Concert preview: Disdain for previous work inspires Yeasayer

Staff Writer
Columbus Alive

Like a veteran character actor, Yeasayer is constantly adopting new guises to avoid being typecast.

Over the course of three albums, the shapeshifting Brooklyn quartet, which visits the Bluestone on Wednesday, has made a habit of confounding expectations, drastically changing up its sound with each subsequent release.

"It's kind of the trajectory I see in artists I appreciate," guitarist Anand Wilder said in a recent phone interview. "They show a lot of disdain for their previous work, and that allows them to move on.

"I feel like we're the same way. It's like 'Oh, god, I can't believe we made [2007's] All Hour Cymbals! It's so muddy!' Then we were like, 'Oh god, I can't believe we made [2010's] Odd Blood. It's so saccharine and poppy!'"

Last year's Fragrant World, in turn, ventured into far murkier territory. Inspired by contemporary electronic music, the band ditched Odd Blood's array of anthemic, radio-friendly choruses, combining alien R&B textures with lyrics that touched on death ("Longevity"), relationship-driven anxieties ("Blue Paper") and the afterlife ("Henrietta").

"You can't read into what critics think the ideal Yeasayer is. Or where we went wrong. Or where we go right," Wilder said. "You have to follow your own muse."

For the guitarist, this generally means writing songs triggered by events in his daily life (bandmate Chris Keating, in contrast, tends to generate those tunes driven by external forces like politics, religion and scientific advancement). Most recently, Wilder has been penning music inspired by the birth of his first daughter, Uma, and it wouldn't be a surprise if some of these concepts surfaced on the next Yeasayer album, which the band hopes to begin recording sometime in December.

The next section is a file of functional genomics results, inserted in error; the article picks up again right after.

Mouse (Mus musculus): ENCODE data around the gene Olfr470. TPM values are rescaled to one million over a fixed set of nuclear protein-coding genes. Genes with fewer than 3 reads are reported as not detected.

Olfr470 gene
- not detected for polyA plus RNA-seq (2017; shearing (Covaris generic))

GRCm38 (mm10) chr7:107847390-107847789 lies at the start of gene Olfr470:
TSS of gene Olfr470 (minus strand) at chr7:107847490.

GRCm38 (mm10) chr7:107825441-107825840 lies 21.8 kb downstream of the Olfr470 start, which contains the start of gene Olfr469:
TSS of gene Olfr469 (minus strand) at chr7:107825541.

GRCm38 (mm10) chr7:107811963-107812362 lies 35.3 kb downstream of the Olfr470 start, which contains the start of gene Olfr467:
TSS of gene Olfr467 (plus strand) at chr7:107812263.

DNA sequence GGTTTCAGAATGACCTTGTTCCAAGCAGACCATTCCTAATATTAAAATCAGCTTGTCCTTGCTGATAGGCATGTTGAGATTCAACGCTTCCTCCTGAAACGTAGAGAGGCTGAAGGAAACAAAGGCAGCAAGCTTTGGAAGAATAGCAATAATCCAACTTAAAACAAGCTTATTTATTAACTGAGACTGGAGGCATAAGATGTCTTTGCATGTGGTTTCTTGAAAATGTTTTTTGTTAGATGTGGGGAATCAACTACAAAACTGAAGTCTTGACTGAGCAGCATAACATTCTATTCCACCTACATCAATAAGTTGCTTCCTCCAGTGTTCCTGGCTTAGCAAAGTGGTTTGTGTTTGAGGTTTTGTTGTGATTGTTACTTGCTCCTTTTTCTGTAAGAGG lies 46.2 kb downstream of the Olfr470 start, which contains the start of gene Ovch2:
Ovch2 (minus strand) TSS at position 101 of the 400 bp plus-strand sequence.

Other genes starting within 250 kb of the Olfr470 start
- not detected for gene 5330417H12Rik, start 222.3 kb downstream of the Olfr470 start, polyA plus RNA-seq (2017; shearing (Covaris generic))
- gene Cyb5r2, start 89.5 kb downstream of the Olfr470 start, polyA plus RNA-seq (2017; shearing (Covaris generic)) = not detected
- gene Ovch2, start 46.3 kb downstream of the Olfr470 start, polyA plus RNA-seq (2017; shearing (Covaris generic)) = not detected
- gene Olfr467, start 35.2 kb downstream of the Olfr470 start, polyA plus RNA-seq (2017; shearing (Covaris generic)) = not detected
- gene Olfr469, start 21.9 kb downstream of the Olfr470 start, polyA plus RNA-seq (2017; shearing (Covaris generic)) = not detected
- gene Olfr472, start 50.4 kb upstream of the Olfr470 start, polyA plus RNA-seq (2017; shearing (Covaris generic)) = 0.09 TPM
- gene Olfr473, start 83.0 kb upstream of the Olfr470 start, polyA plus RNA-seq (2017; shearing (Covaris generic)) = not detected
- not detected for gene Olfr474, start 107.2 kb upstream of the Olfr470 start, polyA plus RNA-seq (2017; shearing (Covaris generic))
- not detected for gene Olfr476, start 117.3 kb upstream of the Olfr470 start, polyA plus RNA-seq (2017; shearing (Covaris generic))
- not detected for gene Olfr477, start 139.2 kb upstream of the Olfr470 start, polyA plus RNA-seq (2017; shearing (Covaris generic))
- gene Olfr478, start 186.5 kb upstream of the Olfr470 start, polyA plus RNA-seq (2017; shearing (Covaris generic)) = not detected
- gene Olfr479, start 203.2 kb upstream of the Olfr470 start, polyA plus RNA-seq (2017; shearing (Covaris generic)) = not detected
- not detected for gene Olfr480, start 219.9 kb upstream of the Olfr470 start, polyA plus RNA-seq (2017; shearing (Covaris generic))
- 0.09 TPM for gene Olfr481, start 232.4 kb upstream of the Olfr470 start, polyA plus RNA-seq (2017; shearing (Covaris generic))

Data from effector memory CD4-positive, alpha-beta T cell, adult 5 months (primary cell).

"I just recently wrote a song about my daughter...and it was very easy because it's this very new thing in your life," he said. "New love is easy to write about because you're having these new thoughts and new feelings.

"It's difficult to write about someone you've been with five years. What are those songs? [Sings] 'I still love you! and, 'You can really depend on me!' With a baby, it's like I've got tons and tons of thoughts every day...and the songs just really flow out."

"But what does your daughter think of all this?" I ask. "Is she a fan of Yeasayer?"

"Oh yeah, for sure!" Wilder said, and laughed. "She starts smiling every time I play her a song."

The Bluestone

7:30 p.m. Wednesday, June 26

583 E. Broad St., Downtown